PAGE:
I’ve had a couple of opportunities this week to go out surveying local ponds for amphibians. These sites are part of the PondNet survey for the Freshwater Habitats Trust. This is a national volunteer survey scheme, whereby people are trained to survey ponds in their area every year for frogs, toads and great crested newts.
I haven’t done any amphibian work before so last Saturday I took the opportunity to attend a PondNet training session at Furzebrook. It was a great introduction to what to look for and how to identify the different species. I found it surprising how many non-native amphibians can be found in the UK – including edible frogs!
The key species to look out for are common frog (Rana temporaria), common toad (Bufo bufo), great crested newt (Triturus cristatus), palmate newt (Lissotriton helveticus) and smooth newt (Lissotriton vulgaris).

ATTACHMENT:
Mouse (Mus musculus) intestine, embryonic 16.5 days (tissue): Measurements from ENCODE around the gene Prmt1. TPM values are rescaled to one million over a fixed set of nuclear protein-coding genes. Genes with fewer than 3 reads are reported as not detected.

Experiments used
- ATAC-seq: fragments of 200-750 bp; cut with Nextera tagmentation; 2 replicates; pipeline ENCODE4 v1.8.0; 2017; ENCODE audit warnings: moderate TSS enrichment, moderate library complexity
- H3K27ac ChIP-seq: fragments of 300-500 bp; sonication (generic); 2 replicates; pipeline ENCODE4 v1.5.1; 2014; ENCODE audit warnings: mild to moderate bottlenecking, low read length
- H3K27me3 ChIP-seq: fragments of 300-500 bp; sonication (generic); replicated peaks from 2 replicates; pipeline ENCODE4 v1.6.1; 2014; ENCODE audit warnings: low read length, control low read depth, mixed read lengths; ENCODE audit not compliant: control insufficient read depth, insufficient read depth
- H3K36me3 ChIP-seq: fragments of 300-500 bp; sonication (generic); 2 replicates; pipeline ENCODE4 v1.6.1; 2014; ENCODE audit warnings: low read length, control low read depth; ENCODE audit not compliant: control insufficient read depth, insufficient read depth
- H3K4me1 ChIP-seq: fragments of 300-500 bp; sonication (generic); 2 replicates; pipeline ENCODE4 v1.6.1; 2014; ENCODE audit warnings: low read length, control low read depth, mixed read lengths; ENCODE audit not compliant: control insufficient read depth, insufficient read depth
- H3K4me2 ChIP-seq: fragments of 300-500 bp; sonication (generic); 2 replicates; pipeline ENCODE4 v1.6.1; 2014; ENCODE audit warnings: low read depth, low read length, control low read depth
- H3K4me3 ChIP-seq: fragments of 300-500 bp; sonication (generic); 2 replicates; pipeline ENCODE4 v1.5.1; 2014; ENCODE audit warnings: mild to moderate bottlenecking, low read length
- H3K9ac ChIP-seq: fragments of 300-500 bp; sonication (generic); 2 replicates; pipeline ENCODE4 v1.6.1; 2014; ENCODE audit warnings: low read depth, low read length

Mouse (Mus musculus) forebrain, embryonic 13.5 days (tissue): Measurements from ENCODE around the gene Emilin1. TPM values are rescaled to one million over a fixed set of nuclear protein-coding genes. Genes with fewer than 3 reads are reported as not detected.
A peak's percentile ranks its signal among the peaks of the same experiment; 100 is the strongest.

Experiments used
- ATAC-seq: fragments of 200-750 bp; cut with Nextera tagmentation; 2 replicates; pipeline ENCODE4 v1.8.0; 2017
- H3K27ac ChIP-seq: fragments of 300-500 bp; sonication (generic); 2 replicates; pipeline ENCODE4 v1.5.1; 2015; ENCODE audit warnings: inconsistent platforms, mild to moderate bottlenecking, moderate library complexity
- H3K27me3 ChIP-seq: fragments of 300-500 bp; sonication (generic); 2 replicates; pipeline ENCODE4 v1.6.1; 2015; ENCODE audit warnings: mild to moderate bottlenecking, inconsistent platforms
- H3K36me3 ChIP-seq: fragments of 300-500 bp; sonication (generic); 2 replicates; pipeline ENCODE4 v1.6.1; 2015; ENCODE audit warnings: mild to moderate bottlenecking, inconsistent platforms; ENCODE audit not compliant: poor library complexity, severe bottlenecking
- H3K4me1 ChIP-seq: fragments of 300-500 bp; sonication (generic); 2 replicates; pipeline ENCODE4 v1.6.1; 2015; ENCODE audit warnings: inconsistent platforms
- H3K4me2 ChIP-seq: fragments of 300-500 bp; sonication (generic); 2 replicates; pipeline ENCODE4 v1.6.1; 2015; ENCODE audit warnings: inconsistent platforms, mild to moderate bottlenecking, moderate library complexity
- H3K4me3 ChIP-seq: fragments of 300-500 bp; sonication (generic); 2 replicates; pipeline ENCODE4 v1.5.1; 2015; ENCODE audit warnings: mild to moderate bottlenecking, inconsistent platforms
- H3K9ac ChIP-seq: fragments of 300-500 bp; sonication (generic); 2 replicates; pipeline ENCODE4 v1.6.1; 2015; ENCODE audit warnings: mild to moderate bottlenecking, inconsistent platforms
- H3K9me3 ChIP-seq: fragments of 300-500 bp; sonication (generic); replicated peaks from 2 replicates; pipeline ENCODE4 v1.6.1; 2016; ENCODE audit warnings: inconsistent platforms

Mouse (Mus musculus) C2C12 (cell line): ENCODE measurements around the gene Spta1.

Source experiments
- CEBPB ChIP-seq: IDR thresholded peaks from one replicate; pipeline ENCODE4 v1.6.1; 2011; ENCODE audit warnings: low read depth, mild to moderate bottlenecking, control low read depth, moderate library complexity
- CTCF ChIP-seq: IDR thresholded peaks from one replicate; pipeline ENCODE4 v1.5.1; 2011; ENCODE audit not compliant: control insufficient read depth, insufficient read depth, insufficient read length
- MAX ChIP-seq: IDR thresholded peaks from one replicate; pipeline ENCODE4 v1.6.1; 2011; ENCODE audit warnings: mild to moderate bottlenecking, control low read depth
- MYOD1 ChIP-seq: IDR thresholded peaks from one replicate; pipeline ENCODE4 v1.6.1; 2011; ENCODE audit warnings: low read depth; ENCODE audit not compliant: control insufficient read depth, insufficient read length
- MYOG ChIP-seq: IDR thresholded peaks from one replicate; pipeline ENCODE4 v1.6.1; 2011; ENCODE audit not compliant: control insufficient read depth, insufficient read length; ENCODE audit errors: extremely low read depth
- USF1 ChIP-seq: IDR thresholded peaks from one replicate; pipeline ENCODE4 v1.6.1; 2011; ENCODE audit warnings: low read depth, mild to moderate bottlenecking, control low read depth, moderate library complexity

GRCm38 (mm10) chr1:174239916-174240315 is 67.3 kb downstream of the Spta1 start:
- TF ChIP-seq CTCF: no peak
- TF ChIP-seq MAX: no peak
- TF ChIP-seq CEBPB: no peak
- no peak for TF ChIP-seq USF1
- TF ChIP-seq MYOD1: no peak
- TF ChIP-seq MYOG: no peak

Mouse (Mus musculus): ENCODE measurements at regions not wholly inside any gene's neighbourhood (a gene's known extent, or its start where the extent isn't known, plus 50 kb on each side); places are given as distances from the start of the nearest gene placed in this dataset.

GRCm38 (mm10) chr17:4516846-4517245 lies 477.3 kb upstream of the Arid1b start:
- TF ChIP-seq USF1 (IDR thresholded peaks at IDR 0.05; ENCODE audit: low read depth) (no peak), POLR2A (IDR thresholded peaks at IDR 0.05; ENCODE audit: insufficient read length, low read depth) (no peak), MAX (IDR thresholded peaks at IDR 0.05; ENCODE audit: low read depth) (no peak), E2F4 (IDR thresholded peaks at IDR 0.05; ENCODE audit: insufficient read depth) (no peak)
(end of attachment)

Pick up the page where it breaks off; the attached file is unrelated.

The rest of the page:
This week we’ve been surveying for toads, which involves going out to the ponds after dark and using powerful torches to search for toads in particular and amphibians in general. Both evenings we counted about 300 toads in total, with a handful of smooth newts and frogs. It’s the beginning of the breeding season for toads so they are still making their way to ponds to find mates. Last night we counted quite a few pairs though so it’s definitely picking up. The male toads tend to be smaller than the females, sometimes the size difference can be considerable!
In the next few weeks I will be getting invloved in some great crested newt surveying, including bottle trapping so there will be more amphib posts to come!